Tuesday was the 114th anniversary of the National Wildlife Refuge system, the world’s largest network of land and water set aside for the benefit of thousands of species of fish and wildlife, and to provide recreation for people.

Totaling about 850 million acres, the refuge system was founded in 1903 by President Teddy Roosevelt, who set aside Pelican Island, Fla., as the nation’s first wildlife sanctuary. Overseen by the U.S. Fish and Wildlife Service, the refuge system comprises seven national monuments (two marine), 566 wildlife refuges and 38 wetland management districts.

Every state and U.S. territory has at least one national refuge; Minnesota has 13, as well as eight wetland management districts.

Refuges contribute about $2.4 billion each year to the national economy, according to the Fish and Wildlife Service, part of an almost $150 billion economy supported by hunting, fishing and other outdoor pursuits.

About 50 million people visit national refuges each year, with admission nearly always free. Hunting, fishing, wildlife photography, environmental education, wildlife observation and interpretation are allowed on many refuges.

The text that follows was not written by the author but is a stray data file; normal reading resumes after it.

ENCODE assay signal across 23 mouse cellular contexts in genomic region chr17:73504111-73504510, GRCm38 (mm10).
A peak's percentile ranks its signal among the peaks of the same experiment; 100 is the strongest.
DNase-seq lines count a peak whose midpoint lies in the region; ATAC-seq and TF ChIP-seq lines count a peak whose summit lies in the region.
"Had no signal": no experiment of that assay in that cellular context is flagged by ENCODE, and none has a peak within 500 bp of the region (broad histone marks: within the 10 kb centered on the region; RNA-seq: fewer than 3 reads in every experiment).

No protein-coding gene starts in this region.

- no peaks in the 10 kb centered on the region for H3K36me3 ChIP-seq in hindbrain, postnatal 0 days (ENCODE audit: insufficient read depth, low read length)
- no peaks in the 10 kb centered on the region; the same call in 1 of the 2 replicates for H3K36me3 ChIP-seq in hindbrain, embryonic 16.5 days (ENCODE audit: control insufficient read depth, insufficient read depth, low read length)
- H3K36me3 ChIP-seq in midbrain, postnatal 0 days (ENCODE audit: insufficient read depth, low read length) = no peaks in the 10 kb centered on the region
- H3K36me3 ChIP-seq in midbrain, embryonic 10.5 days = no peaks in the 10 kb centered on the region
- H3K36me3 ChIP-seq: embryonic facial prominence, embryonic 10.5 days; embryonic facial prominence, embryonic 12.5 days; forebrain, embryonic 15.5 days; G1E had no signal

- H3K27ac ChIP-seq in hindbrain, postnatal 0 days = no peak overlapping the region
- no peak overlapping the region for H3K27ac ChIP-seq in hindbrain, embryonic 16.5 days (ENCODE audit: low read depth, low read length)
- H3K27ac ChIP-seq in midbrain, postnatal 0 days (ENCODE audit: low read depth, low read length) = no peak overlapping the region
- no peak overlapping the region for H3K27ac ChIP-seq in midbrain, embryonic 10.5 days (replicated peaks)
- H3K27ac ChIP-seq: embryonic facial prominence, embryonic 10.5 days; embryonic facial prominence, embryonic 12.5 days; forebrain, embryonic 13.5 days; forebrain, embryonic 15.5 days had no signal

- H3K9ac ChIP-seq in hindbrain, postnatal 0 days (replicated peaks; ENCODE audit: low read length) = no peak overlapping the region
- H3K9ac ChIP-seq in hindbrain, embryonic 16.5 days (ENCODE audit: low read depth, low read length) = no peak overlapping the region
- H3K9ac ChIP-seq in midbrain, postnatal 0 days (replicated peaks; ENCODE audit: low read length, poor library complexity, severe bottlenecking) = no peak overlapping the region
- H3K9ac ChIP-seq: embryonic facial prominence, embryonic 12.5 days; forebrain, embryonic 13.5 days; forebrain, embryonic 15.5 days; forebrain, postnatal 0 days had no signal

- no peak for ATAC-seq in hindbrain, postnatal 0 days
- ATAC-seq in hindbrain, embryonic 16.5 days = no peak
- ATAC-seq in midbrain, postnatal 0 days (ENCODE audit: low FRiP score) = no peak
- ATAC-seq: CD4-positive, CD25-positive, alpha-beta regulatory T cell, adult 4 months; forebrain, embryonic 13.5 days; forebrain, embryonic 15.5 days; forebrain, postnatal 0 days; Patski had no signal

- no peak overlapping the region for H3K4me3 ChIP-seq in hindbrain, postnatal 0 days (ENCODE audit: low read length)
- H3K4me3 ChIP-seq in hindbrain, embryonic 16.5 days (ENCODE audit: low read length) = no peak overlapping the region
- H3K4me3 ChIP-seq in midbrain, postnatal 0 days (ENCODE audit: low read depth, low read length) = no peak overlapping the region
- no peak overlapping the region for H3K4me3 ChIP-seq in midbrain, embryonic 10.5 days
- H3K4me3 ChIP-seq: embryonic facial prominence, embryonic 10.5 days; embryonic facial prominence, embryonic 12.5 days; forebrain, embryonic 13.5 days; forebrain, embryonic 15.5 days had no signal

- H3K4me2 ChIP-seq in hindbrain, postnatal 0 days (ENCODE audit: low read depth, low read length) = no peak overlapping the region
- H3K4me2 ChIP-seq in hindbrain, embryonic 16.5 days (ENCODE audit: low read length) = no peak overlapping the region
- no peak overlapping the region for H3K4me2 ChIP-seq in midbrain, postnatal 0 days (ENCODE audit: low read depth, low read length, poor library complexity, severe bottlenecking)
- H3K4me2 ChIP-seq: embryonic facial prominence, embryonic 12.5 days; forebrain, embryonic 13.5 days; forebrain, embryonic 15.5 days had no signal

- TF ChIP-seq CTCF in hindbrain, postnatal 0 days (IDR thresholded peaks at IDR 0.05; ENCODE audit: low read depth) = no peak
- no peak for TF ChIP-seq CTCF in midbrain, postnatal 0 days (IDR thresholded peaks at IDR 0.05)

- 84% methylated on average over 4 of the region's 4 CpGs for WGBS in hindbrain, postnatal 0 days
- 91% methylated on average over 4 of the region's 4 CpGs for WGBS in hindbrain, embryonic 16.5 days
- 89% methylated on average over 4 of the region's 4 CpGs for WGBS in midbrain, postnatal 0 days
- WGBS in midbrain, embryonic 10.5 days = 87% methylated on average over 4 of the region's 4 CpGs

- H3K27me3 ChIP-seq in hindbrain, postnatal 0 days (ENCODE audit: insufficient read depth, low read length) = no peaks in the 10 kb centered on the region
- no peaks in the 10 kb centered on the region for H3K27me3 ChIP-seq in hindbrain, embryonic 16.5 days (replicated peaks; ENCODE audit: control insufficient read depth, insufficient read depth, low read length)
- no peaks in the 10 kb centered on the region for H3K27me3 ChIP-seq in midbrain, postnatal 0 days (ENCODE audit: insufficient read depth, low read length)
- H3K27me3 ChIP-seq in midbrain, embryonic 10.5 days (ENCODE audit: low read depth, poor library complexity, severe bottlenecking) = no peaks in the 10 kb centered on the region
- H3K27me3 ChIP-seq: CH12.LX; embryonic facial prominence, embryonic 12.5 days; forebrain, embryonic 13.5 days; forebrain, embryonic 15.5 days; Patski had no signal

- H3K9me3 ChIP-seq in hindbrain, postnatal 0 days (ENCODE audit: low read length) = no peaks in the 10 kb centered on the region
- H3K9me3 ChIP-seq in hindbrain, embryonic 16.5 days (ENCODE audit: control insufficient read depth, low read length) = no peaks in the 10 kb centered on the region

“Refuges offer a place where families can carry on cherished outdoor traditions while making the important connection between people and nature,” Interior Secretary Ryan Zinke said in a news release Tuesday. “It worries me to think about hunting and fishing becoming activities for the land-owning elite. Refuges are an important part of making sure that doesn’t happen.”

Minnesota refuges are: Agassiz National Wildlife Refuge; Big Stone National Wildlife Refuge; Crane Meadows National Wildlife Refuge; Glacial Ridge National Wildlife Refuge; Hamden Slough National Wildlife Refuge; Mille Lacs National Wildlife Refuge; Minnesota Valley National Wildlife Refuge; Northern Tallgrass Prairie National Wildlife Refuge; Rice Lake National Wildlife Refuge; Rydell National Wildlife Refuge; Sherburne National Wildlife Refuge; Tamarac National Wildlife Refuge, and Upper Mississippi River National Wildlife and Fish Refuge.

Wetland management districts are: Big Stone Wetland Management District; Detroit Lakes Wetland Management District; Fergus Falls Wetland Management District; Litchfield Wetland Management District; Minnesota Valley Wetland Management District; Morris Wetland Management District; Tamarac Wetland Management District, and Windom Wetland Management District.